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Players the Eagles can cut, trade, or restructure to clear cap space in 2021

Lots of work to do.

NFL: JAN 03 Washington Football Team at Eagles Photo by Kyle Ross/Icon Sportswire via Getty Images

The 2021 NFL league year officially begins on March 17, which is less than a month away!

This means the clock is ticking for the Philadelphia Eagles to get under the cap before then. They’re currently $42.9 million OVER with the assumption that the cap will be set around $180 million. It was reported last week that the cap’s floor will be at least that high; it’s possible it might grow even higher, which would be good news for Philly.

Still, the Eagles will need to free up more funds in the coming weeks. Let’s take a look at their options.



Cut: $4.9 million cleared ($5.8 million dead money)

Jackson was an obvious cut candidate. The 34-year-old was available for just 10% of possible offensive snaps since returning to Philly. (For clarity: Jackson’s cut is already reflected in the current -$42.9 million.)


Traded: $852,928 cleared ($33.8 million dead money)

It wasn’t much, but the Eagles actually cleared some space (well, not until the trade officially goes through after the new league year begins) by trading Wentz to the Indianapolis Colts. And also took on the largest dead money figure in NFL history by a significant margin in the process.



Cut: $21 million cleared ($14 million in dead money for 2022)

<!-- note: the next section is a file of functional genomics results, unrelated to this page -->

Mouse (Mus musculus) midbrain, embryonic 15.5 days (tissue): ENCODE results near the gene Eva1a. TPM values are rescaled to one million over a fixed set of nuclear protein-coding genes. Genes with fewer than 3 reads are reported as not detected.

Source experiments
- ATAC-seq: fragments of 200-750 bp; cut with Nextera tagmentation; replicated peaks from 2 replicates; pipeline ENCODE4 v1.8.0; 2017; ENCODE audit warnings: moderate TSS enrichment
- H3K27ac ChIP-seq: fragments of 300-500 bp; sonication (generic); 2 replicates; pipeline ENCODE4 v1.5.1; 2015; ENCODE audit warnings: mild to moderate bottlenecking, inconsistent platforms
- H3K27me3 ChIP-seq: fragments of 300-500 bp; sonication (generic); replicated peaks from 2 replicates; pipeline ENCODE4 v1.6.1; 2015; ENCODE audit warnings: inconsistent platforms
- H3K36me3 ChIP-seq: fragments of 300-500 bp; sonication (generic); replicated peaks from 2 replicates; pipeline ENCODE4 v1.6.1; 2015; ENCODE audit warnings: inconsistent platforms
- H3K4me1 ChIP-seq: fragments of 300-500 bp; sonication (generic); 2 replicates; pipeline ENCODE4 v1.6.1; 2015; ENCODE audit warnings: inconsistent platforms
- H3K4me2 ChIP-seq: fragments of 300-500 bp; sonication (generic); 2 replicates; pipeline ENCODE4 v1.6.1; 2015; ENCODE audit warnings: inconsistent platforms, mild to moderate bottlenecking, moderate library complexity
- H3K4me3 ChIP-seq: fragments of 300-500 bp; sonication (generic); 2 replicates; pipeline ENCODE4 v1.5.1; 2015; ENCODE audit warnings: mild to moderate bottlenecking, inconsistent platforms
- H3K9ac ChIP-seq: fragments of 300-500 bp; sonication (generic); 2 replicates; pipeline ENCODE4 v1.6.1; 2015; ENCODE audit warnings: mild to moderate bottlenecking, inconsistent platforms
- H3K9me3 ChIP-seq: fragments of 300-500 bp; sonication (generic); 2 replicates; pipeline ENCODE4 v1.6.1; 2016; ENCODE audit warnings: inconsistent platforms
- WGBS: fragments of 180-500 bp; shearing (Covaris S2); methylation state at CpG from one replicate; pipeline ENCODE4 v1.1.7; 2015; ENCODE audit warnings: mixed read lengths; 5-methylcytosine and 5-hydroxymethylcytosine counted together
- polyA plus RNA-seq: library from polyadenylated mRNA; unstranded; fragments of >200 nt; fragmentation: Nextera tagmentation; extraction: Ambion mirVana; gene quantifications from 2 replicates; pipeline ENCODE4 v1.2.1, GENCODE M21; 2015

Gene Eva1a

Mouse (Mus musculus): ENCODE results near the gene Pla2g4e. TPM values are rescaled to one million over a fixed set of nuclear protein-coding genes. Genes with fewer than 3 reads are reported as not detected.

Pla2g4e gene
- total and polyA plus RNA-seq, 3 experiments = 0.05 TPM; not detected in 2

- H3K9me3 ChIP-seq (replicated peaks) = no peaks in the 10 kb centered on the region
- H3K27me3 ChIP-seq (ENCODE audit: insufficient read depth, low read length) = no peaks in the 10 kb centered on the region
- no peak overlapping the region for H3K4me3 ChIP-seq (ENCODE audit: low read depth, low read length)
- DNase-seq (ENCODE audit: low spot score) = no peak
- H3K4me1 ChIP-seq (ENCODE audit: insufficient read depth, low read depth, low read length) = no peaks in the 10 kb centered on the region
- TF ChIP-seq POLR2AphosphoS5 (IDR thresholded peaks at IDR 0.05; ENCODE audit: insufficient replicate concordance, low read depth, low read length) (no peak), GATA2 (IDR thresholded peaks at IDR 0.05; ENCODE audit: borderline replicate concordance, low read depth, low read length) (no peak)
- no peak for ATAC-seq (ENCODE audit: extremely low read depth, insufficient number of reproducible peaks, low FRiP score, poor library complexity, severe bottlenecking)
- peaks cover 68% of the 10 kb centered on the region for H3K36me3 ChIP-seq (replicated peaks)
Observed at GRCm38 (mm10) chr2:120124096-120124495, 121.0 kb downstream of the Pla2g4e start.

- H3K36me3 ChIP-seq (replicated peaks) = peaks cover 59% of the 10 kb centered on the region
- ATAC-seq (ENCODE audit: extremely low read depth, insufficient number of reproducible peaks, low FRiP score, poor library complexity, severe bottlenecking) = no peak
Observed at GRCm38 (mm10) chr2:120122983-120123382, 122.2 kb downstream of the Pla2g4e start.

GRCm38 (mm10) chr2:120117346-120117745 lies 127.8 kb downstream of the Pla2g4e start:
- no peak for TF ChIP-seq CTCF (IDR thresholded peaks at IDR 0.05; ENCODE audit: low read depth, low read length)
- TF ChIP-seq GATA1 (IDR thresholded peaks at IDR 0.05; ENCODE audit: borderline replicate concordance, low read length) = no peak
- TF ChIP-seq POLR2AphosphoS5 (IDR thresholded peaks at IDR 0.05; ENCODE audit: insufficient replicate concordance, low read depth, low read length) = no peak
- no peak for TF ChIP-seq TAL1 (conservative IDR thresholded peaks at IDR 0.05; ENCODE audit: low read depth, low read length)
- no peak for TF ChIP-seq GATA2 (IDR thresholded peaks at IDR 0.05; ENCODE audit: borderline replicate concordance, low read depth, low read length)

The Eagles reportedly restructured contracts for Jeffery and Jackson in an effort to free up more cap space for 2021. Jason Fitzgerald from Over The Cap wrote about the maneuvering in more detail earlier this year. The TL;DR version is the Eagles clear extra space this year but take on more dead money next year. The Eagles have yet to officially announce Jeffery and Jackson as post-June 1 cuts but it’s only a matter of time before it happens. (Note that only two post-June 1 designations can be performed per year.)



Cut or trade: $4.7 million cleared ($7.8 million in dead money)

Ertz is reportedly drawing trade interest from multiple teams. The Eagles can’t rely on trading him to get under the cap, though, since those savings don’t come into effect until AFTER the new league year begins. If the Eagles receive a worthwhile offer for Ertz, they’ll have to clear enough space to temporarily keep him past the league year. If the Eagles don’t receive a worthwhile offer for Ertz, they’ll likely just cut him to clear the cap space.


Cut: $4.3 million cleared ($0 dead money)

Goodwin allegedly said that he’s in talks with the Eagles to restructure his deal to return in 2021. One would think the Eagles would only want him back at the minimum with no guaranteed money involved. If such an agreement can’t be reached, it’s a no-brainer for the Eagles to move on.



Cut or trade or retire: $1.7 million lost ($10.1 million in dead money)
Cut or trade or retire after June 1: $5.5 million cleared ($7.2 million in dead money for 2022)